VAT Update for Employers - Business Gifts, Staff Parties and Business Entertainment – December 2019
The area of entertainment and gifts always seems to raise questions for businesses about what can, and cannot, be reclaimed. In this article, Mitchell Charlesworth’s VAT partner Alison Birch looks at three areas (Business Gifts, Staff Parties and Business Entertaining) where VAT can become complicated and outlines, using examples, the best ways to manage these issues in your own firm.
This can be a grey area and what you may consider advertising and promotion, HMRC may consider to be a gift, so make sure that you don’t get caught out by HMRC’s Business Gift rules.
For VAT purposes, an article is a gift where the donor is not obliged to give it and the recipient is not obliged to do or give anything in return. Business gifts can cover a whole host of items, such as:
- Branded golfing umbrellas
- Diaries and desk calendars
- Wine and champagne
- Selection boxes
VAT can be claimed on these items and so long as the total cost of all of the business gifts to a particular recipient, in a twelve month period, does not exceed £50 excluding VAT (the cost to the donor), no VAT has to be brought to account by the donor.
Where the cost to the donor of business gifts in a twelve month period exceeds £50, output tax becomes due on the total cost of all of the gifts.
Generous Employer Ltd gives staff small business gifts throughout the year, including a huge chocolate egg at Easter (costing £15), flowers on their birthday (costing £20) and a luxury hamper at Christmas (costing £40). Although all of the gifts individually cost less than £50, the total gift to each staff member exceeds £50, so the donor must pay VAT to HMRC on the total cost.
It is worth noting that the business gift rules also apply to:
- Long service awards
- Retirement gifts to staff
- Prizes for competitions.
An important point to note when considering gifts, is that gift vouchers have specific VAT rules and are treated differently to other gifts because they are not seen as goods. Please get in touch if you deal with vouchers as the rules are complex and changed in January 2019.
Staff parties are as popular as ever to keep staff motivated.
You may be aware that there are strict rules concerning VAT recovery on business entertainment (see below), however, hospitality provided for staff does not fall within the input tax blocking order. HMRC consider it to be a ‘motivational’ business expense, and input tax can be claimed, subject to normal rules.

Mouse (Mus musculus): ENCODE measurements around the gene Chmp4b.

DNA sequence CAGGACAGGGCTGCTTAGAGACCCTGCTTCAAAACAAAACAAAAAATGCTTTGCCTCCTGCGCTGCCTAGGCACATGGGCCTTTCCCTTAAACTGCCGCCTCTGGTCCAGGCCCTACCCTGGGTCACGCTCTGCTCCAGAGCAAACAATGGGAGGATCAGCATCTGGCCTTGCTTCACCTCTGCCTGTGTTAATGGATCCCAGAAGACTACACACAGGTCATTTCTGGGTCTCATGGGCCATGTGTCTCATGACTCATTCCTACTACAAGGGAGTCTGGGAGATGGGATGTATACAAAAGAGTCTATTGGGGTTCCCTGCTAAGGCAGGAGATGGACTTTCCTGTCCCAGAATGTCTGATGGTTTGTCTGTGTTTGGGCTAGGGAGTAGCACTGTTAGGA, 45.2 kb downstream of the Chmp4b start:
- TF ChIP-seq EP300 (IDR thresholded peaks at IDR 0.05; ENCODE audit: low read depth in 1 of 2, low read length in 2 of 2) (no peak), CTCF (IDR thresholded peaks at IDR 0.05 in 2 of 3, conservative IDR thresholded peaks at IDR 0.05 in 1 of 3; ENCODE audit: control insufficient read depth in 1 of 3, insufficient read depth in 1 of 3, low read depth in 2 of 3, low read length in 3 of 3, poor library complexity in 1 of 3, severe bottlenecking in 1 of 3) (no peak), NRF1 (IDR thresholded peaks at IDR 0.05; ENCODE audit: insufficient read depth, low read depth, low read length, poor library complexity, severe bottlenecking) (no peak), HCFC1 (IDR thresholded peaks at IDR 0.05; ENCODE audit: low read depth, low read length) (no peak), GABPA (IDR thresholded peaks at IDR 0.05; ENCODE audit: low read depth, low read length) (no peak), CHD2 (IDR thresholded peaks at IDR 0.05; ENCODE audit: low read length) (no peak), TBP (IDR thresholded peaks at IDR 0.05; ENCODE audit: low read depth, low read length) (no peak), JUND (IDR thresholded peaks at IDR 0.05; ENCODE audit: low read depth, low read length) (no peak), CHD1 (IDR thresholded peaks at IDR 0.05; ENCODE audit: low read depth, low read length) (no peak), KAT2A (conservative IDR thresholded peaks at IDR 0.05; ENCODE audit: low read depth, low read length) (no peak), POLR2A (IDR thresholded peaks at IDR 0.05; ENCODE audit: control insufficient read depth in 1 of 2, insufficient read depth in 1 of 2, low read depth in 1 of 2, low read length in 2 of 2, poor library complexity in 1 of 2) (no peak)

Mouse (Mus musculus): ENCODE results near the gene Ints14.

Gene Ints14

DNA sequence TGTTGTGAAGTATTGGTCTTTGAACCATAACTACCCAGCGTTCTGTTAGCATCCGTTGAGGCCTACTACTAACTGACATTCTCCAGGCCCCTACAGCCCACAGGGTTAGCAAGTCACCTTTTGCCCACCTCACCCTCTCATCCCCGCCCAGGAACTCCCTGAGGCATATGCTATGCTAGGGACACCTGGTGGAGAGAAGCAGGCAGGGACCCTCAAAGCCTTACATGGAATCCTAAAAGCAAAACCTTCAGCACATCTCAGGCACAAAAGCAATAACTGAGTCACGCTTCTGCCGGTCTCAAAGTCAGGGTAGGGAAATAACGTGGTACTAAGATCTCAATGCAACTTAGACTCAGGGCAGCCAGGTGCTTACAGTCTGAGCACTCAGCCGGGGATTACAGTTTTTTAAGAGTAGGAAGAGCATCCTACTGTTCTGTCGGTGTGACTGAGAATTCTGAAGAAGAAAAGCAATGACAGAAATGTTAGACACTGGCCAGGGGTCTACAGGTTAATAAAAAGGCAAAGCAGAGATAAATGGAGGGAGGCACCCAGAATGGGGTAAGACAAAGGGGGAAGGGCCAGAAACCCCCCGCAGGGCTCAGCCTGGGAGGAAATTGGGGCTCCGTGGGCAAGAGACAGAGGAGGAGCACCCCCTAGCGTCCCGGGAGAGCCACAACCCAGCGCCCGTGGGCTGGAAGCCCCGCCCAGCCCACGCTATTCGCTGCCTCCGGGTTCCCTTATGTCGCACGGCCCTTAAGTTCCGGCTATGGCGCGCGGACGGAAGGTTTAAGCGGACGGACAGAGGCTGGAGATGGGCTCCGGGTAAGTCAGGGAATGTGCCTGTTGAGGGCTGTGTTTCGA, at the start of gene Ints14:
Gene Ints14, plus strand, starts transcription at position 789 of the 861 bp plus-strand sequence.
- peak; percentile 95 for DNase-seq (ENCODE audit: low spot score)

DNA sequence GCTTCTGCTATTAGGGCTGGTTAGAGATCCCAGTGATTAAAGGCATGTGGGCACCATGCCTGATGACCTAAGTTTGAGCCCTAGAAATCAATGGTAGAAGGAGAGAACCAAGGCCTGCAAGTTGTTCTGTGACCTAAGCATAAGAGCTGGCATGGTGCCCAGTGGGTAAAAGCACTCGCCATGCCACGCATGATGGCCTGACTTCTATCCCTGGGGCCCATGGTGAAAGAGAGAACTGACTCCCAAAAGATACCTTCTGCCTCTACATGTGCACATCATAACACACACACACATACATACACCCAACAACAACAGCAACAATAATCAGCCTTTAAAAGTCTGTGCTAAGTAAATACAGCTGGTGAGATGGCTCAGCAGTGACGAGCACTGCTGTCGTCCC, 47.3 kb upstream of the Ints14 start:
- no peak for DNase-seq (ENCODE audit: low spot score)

However, where non-staff members attend the party (i.e. partners of the staff) for free, this input tax must be blocked in full. Where a charge is made to non-staff members input tax can be recovered in full for the event, however output tax must be declared on the charge made to the non-staff member.
Businesses which choose to entertain only directors or partners do not benefit from input tax recovery under ‘staff entertaining’. HMRC consider that these individuals do not need to be rewarded or motivated with entertainment! However, HMRC do concede that when these individuals attend a staff party, input tax can be recovered in full.
Many businesses offer clients, contacts and suppliers hospitality and entertainment to thank them for their support and loyalty. Business entertainment means entertainment, including hospitality of any kind, provided by a taxable person in connection with a business carried on by him.
Business entertainment includes:
- Meal and/or drinks
- Hotel accommodation
- Entry to a sporting event
- Theatre or concert tickets.
Input tax on business entertainment is specifically blocked. Furthermore, where your employees act as ‘hosts’ to non-employees, HMRC consider that the entertainment of the employees is incidental to the business entertainment and the related input tax is also blocked.
SportMad Ltd invites ten of their best clients to The Grand National. In order to ensure that their clients are well looked after, some staff are also invited to attend. The input tax on the costs incurred are blocked under the business entertainment provisions.
If you invite staff to reward them rather than to act as hosts, it would be possible to apportion the VAT to reclaim the element that relates to staff entertainment.
As a reminder, a VAT invoice is required to support input tax deduction. However, in some circumstances HMRC may accept alternative evidence if a VAT invoice has not been supplied by the employee. Please do get in contact if you would like to know more about this.
The information provided in this article should be used as a guide. If you would like further details on any of the topics raised, please do not hesitate to contact Alison Birch
This was posted in Bdaily's Members' News section by Anne Griffiths .
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